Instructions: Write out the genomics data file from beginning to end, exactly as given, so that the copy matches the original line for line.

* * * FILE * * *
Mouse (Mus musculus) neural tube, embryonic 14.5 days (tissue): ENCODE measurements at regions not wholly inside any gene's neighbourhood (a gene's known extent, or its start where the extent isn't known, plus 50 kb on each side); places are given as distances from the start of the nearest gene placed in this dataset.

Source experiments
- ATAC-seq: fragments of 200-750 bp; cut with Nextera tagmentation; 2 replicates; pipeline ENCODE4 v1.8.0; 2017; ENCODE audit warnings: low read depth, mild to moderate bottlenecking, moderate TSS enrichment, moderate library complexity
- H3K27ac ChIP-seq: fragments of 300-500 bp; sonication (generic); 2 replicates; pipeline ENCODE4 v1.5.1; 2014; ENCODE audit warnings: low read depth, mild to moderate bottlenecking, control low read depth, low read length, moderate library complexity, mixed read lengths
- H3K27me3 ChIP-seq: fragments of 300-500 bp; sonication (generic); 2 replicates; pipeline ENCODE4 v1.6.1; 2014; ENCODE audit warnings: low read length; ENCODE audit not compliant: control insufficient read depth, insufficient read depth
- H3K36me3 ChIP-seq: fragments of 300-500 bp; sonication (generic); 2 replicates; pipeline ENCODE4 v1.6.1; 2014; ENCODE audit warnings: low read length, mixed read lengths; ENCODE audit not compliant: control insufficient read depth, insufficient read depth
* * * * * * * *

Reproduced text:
Mouse (Mus musculus) neural tube, embryonic 14.5 days (tissue): ENCODE measurements at regions not wholly inside any gene's neighbourhood (a gene's known extent, or its start where the extent isn't known, plus 50 kb on each side); places are given as distances from the start of the nearest gene placed in this dataset.

Source experiments
- ATAC-seq: fragments of 200-750 bp; cut with Nextera tagmentation; 2 replicates; pipeline ENCODE4 v1.8.0; 2017; ENCODE audit warnings: low read depth, mild to moderate bottlenecking, moderate TSS enrichment, moderate library complexity
- H3K27ac ChIP-seq: fragments of 300-500 bp; sonication (generic); 2 replicates; pipeline ENCODE4 v1.5.1; 2014; ENCODE audit warnings: low read depth, mild to moderate bottlenecking, control low read depth, low read length, moderate library complexity, mixed read lengths
- H3K27me3 ChIP-seq: fragments of 300-500 bp; sonication (generic); 2 replicates; pipeline ENCODE4 v1.6.1; 2014; ENCODE audit warnings: low read length; ENCODE audit not compliant: control insufficient read depth, insufficient read depth
- H3K36me3 ChIP-seq: fragments of 300-500 bp; sonication (generic); 2 replicates; pipeline ENCODE4 v1.6.1; 2014; ENCODE audit warnings: low read length, mixed read lengths; ENCODE audit not compliant: control insufficient read depth, insufficient read depth